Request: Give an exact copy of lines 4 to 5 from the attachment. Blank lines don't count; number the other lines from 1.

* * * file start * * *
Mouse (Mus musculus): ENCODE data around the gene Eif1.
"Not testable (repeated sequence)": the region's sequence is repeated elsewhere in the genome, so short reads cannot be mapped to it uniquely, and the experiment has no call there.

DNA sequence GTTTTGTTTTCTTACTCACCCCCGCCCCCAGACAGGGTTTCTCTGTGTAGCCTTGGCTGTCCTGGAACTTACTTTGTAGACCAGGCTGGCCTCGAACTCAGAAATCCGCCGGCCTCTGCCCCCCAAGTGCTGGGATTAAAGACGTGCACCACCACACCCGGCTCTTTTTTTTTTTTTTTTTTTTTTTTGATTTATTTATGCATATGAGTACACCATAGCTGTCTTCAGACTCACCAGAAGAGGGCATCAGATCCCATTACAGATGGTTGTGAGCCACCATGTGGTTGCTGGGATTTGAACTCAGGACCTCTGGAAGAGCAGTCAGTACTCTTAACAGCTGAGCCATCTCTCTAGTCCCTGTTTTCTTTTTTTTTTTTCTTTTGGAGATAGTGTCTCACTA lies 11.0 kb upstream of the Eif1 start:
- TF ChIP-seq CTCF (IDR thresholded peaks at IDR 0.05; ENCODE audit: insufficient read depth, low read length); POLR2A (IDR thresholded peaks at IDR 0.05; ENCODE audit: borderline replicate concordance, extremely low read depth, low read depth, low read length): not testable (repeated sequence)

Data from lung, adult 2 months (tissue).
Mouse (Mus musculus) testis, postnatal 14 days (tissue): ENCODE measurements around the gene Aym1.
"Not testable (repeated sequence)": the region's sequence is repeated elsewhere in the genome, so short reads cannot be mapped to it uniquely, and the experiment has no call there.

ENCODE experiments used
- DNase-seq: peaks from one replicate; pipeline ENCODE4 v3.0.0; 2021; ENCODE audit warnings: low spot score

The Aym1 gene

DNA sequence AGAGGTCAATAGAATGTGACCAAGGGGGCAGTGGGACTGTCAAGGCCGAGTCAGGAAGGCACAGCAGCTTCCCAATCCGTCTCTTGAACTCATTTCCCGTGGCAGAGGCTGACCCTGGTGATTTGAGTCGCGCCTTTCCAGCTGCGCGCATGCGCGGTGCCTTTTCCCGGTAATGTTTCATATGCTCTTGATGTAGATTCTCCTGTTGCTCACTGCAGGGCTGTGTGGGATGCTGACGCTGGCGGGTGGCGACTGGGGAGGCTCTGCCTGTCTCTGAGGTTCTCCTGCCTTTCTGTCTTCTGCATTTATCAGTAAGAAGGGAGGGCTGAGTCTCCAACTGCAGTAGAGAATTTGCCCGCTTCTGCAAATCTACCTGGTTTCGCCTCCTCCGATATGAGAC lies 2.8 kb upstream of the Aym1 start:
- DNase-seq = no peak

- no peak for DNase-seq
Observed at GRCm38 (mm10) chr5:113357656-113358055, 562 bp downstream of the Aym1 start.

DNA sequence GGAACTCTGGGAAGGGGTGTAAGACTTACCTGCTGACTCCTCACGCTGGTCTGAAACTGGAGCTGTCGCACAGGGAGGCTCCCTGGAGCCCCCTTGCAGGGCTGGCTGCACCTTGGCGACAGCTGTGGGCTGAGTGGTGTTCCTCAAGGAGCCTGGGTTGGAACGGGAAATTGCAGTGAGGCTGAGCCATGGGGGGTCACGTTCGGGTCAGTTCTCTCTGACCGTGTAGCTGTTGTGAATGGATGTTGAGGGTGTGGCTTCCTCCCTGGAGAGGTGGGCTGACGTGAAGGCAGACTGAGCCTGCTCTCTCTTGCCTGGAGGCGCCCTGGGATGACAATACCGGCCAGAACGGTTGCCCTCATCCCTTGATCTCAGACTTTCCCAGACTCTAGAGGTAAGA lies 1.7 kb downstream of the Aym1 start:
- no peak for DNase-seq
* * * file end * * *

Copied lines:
- TF ChIP-seq CTCF (IDR thresholded peaks at IDR 0.05; ENCODE audit: insufficient read depth, low read length); POLR2A (IDR thresholded peaks at IDR 0.05; ENCODE audit: borderline replicate concordance, extremely low read depth, low read depth, low read length): not testable (repeated sequence)

Data from lung, adult 2 months (tissue).